Tag Archive: Current Events

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An Update from the Land outside LSAT Study

We’re just over two and a half weeks from the June LSAT. This signifies a number of things, but most important is that you are probably in a blind panic and have not seen the sunlight in well over three days.

When last you visited the wide world of outside, Tiger Woods was still making headlines for bedding over 100 women out of wedlock. The NBA Playoffs were going on. You still had vestiges of sanity.

A lot has happened since then. Tiger’s been pushed aside to an extent, in favor of Lindsay Lohan going to jail. The NBA Playoffs are still going on. You are currently chewing on your hair and mumbling about contrapositives.

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Why You Should Take the LSAT Immediately, if not Sooner

Some people see the glass half-empty, while others see it half-full. I myself typically just chug the whole thing then fill it up again. Philosophical positions aside, a new wave of half-empty sensibilities has breached the legal community in recent weeks. The Wall Street Journal has recently published an article detailing the dire straits of employment among 2010 law grads. The next day the ABA journal presented basically the same piece but with comments enabled, which ended up being far more interesting and informative than the article itself. The shock value centerpiece was the story of Fabian Ronisky, a Norhwestern Law Graduate who, unable to procure any sort of legal position, has resorted to selling media online at his parents’ house. (I’m pretty sure I went to high school with the pariah in question, but like any righteously paranoid, self-protecting law student should, he doesn’t have a facebook account, so that pretty much exhausts my investigation on that matter).

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Harvard Law Student Email and the Specter of Race

Does an average black American have a greater chance of being a sickle cell anemia carrier than an average white American? If I were to pose to you the above question, what would you think? Would you consider it a racist question, or merely a question of scientific import? I’d argue that you’ve got some strong scientific evidence suggesting yes, black Americans do have a greater chance of being sickle cell carriers (but as I was a history major, and am basing that off of a decently thorough Google search and what I remember from high school Biology, I’ll accept someone completely disagreeing with this and calling me a ninny).

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US News Law School Rankings: the 2010 Rankings are Out

I managed to sprain/break my ankle last week while lightly jogging to my car. I’ve been claiming I fell on a curb, but really, it was just a slight incline (hey, it was dark!). I then fainted, like a lady in Victorian England wearing a corset too tightly. I say “sprain/break” because my ankle a)

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The LSAT Down Under: Jay’s Trek through the Southern Hemisphere

The prodigal professor. The globetrotting guru. The traveling tutor. Whatever you want to call me, my name is Jay and I am freshly back in to the good ‘ol US of A teaching Blueprint LSAT classes in Irvine. On top of being thrilled to be back in the fantastically plastic Orange County, I find I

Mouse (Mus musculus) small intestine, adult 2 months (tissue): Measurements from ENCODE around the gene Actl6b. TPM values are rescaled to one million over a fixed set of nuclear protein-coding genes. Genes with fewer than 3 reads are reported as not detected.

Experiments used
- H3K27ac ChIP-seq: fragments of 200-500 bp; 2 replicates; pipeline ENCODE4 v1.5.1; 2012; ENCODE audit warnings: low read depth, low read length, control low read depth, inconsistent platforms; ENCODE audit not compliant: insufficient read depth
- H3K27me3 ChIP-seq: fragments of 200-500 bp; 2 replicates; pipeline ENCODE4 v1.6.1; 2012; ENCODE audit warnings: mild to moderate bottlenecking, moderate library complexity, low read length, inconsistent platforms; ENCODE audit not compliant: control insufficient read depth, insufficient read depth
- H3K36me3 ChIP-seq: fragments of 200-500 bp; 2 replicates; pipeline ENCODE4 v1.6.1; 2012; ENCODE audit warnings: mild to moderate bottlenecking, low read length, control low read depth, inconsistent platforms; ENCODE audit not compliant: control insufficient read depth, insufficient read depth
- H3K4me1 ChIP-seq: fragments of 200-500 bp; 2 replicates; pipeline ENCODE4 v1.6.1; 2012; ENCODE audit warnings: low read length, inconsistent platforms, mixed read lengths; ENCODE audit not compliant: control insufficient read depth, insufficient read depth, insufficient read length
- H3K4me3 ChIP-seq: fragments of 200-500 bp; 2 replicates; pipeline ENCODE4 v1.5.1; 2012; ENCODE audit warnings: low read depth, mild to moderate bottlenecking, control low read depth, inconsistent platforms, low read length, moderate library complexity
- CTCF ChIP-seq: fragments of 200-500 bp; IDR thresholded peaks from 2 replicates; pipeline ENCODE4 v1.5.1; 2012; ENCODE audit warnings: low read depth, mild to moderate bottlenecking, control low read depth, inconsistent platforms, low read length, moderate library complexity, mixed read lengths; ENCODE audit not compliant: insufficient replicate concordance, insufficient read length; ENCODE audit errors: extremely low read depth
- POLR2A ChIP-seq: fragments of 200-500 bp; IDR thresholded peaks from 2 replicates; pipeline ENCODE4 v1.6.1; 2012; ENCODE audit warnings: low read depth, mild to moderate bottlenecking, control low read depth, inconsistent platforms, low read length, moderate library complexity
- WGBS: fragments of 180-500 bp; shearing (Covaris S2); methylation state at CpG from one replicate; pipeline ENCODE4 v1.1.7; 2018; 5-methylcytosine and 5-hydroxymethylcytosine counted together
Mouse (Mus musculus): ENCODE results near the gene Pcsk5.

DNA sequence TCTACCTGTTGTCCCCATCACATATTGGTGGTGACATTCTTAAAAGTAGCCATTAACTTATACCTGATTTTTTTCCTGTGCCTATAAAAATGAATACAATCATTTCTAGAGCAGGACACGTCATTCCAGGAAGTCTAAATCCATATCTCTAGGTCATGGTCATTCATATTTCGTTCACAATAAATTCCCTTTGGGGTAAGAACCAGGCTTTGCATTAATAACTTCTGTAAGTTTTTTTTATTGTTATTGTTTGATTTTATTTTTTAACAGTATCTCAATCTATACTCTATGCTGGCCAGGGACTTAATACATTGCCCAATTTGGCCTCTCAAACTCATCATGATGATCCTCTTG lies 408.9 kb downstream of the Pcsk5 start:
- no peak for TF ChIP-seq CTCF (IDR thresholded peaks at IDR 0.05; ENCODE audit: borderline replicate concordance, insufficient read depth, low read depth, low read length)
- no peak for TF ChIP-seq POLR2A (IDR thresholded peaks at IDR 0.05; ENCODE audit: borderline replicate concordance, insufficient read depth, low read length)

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Report: Baseball Players Know Diddly about the LSAT

So the brutal taskmasters here at MSS have me doing various google searches throughout the day, poring over news stories and blog posts looking for mentions of the LSAT. And let me tell you: it’s a dry, dry desert out there.

Until you find stuff like this.

This Darren O’Day character (a relief pitcher for the Texas Rangers, who are once again going to get owned by the Angels this year) seems like a pretty bright guy, even when not comparing him to the majority of baseball players, who Rick Reilly has referred to as “dumber than toe lint”. That, of course, is meaningless, and further proof that Reilly is a hack, but I agree with the spirit of the statement.

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It’s a Good Time to be a Law Professor

In an era where Humanities faculty are dropping like flies, law school faculty members have flourished. A study from the National Jurist indicates that the average law school increased its faculty by 40% over the past ten years. This is a good thing, as it allows students to be in smaller classes with more access

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Don’t Panic, but your June LSAT Test Center is Probably Full

Not to be alarmist, because we are not in the business of inducing panic, but I would like to direct your attention to the situation currently arising with LSAT test centers in New York:

Mother****ers are filling up. Fast.

In fact, if one were to use a word to describe them, if one really wanted to hit the nail on its head, as it were, one might use the word “full”.

This obviously presents a bevy of problems for the average test-taker in Manhattan (i.e. you) but you do have a couple of options.

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Win a Gold Medal, become a Lawyer: Law and the Olympics

If you ever feel bad that you’re going to law school as a simple extension of getting a relatively useless liberal arts degree, console yourself with the fact that plenty of Olympic athletes are joining or have joined you. Olympian lawyers run the gamut from pseudo-sports like biathlon, curling, and race-walking to real sports like